Pulmonx

Related Emphysema Articles:

Emphysema treatment could be optimized using network modelling
A unique engineering perspective of emphysema progression in the lung suggests how mechanisms operating at the micromechanical scale could help to predict patient survival and quality of life following treatment -- according to new research published in PLOS Computational Biology.
Sugar element of keratan sulfate halts the progress of emphysema
Using a mouse model, scientists from the RIKEN-Max Planck Joint Research Center for Systems Chemical Biology and a number of other institutes have identified a sugar molecule that reduced the inflammatory response and progress of emphysema, a common component of chronic obstructive pulmonary disease (COPD).
New targeted gene therapy could lead to improved treatment for emphysema
Researchers have developed a new strategy using lung-targeted gene therapy that may lead to improved treatments for inherited diseases including emphysema.
Tiny coils improve quality of life for patients with severe emphysema
Results from a large international trial were presented by researchers from the University of Pittsburgh School of Medicine at the American Thoracic Society International Meeting in San Francisco.
From genes to latrines: Vikings and their worms provide clues to emphysema
In a paper published today in Nature: Scientific Reports a group of researchers led by LSTM have found that the key to an inherited deficiency, predisposing people to emphysema and other lung conditions, could lie in their Viking roots.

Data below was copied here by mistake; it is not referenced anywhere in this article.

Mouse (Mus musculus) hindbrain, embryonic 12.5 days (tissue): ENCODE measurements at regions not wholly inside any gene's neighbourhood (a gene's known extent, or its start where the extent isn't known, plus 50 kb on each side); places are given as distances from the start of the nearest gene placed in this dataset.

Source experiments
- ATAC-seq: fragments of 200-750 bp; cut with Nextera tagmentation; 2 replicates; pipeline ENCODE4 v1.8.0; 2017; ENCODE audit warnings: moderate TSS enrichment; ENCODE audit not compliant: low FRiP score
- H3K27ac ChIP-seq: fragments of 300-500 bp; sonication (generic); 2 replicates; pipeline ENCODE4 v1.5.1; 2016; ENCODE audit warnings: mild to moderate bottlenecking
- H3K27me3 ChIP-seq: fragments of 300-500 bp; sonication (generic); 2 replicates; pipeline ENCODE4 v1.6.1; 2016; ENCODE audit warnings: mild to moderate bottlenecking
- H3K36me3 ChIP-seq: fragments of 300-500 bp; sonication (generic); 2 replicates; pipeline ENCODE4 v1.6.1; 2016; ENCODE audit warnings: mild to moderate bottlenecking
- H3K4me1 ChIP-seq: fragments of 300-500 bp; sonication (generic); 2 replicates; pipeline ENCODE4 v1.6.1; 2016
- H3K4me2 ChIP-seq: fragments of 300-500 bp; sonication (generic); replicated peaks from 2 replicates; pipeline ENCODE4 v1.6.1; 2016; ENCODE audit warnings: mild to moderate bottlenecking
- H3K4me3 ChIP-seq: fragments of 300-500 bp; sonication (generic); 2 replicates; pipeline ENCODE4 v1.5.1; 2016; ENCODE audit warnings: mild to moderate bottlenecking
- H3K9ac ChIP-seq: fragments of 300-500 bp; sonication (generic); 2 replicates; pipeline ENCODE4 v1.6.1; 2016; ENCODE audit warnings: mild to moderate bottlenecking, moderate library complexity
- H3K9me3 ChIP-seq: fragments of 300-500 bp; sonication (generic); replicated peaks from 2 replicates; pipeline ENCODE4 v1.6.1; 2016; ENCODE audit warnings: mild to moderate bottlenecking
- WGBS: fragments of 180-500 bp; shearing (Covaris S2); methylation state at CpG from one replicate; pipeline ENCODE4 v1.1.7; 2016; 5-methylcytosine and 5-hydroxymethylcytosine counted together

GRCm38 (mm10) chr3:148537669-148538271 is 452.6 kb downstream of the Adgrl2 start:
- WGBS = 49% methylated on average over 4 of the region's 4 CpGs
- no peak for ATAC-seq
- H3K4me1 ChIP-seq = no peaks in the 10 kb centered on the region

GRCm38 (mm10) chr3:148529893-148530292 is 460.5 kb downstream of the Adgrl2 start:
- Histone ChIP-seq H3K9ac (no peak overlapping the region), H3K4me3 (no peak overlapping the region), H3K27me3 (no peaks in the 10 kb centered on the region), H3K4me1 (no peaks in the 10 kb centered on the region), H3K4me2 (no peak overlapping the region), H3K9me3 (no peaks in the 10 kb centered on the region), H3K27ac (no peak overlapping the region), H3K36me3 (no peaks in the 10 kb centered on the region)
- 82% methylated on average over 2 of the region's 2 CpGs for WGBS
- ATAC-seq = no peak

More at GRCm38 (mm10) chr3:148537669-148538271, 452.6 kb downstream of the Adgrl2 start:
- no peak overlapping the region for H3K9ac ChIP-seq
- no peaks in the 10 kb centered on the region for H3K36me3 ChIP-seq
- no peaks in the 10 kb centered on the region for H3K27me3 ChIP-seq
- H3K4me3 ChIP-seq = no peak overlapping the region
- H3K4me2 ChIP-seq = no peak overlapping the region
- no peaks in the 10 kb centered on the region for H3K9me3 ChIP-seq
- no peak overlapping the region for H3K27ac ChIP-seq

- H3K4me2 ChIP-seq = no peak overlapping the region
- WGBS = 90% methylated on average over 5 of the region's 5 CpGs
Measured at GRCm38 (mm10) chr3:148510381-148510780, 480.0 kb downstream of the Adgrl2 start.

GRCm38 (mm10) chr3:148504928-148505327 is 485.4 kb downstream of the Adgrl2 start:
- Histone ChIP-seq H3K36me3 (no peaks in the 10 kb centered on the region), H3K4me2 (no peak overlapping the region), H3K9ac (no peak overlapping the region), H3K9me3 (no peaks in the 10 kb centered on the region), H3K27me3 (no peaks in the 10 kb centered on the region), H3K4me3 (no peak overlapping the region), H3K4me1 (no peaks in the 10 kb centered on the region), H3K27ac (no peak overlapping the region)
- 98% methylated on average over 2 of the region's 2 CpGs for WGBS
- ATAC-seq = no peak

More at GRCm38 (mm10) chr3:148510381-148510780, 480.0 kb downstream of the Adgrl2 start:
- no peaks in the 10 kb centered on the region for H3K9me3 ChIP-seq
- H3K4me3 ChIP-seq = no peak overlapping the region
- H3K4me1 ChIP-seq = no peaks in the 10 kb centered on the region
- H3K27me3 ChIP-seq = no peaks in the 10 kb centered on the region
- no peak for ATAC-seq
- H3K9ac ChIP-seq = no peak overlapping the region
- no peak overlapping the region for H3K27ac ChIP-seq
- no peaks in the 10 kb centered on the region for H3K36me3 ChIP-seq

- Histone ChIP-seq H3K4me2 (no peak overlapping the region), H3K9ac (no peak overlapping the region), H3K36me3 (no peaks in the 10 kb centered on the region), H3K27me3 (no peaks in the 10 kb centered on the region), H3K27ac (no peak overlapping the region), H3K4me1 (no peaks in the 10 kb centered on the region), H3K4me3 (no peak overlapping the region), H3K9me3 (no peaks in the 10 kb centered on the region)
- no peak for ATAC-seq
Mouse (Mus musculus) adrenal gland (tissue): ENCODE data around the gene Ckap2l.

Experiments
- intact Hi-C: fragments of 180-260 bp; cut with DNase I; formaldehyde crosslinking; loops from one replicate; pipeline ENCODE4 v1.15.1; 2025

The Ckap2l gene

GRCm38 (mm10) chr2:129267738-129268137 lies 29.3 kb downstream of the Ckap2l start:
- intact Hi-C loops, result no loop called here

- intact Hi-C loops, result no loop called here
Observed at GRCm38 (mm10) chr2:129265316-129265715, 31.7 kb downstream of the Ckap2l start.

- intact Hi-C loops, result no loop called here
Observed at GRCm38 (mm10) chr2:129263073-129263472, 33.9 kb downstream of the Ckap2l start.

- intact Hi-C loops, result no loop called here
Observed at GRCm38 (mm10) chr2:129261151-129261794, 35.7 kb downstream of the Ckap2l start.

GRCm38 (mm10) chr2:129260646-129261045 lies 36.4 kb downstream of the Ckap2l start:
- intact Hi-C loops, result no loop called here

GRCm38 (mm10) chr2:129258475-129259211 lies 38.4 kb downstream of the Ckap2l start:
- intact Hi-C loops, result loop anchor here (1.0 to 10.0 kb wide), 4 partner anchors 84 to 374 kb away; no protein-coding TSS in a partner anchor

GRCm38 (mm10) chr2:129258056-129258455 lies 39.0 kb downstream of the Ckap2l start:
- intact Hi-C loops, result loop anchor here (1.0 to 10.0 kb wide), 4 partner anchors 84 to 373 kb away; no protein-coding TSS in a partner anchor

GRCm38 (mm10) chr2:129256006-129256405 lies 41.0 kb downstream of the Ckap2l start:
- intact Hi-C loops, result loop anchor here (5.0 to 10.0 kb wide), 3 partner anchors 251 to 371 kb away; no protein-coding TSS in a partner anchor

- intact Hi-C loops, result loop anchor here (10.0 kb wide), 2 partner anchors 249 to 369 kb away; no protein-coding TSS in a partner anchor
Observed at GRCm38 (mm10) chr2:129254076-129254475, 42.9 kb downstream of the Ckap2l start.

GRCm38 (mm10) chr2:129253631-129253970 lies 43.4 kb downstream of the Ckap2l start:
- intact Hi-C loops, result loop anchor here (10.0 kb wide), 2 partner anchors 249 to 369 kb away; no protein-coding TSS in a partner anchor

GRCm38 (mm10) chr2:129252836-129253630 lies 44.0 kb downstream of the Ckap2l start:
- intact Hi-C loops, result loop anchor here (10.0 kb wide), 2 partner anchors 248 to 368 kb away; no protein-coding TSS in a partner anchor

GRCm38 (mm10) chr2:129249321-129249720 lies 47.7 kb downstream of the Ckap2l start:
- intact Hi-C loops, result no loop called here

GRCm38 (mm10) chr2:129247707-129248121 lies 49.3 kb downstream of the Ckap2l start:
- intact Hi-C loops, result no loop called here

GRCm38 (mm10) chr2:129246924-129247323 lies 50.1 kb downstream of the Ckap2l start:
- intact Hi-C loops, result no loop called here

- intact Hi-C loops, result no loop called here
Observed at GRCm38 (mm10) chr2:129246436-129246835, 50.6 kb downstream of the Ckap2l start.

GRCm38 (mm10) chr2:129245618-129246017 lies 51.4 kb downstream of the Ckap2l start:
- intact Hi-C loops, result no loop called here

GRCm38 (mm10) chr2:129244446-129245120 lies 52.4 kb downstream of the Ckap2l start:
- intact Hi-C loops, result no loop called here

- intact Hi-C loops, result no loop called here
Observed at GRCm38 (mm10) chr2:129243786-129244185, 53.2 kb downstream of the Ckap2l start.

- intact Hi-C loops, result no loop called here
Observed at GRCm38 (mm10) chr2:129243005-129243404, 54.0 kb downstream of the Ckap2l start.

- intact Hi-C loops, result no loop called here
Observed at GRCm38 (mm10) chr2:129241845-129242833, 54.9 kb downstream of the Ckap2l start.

More Emphysema News and Emphysema Current Events

Best Science Podcasts 2019

We have hand picked the best science podcasts for 2019. Sit back and enjoy new science podcasts updated daily from your favorite science news services and scientists.
Now Playing: TED Radio Hour

Anthropomorphic
Do animals grieve? Do they have language or consciousness? For a long time, scientists resisted the urge to look for human qualities in animals. This hour, TED speakers explore how that is changing. Guests include biological anthropologist Barbara King, dolphin researcher Denise Herzing, primatologist Frans de Waal, and ecologist Carl Safina.
Now Playing: Science for the People

#534 Bacteria are Coming for Your OJ
What makes breakfast, breakfast? Well, according to every movie and TV show we've ever seen, a big glass of orange juice is basically required. But our morning grapefruit might be in danger. Why? Citrus greening, a bacteria carried by a bug, has infected 90% of the citrus groves in Florida. It's coming for your OJ. We'll talk with University of Maryland plant virologist Anne Simon about ways to stop the citrus killer, and with science writer and journalist Maryn McKenna about why throwing antibiotics at the problem is probably not the solution. Related links: A Review of the Citrus Greening...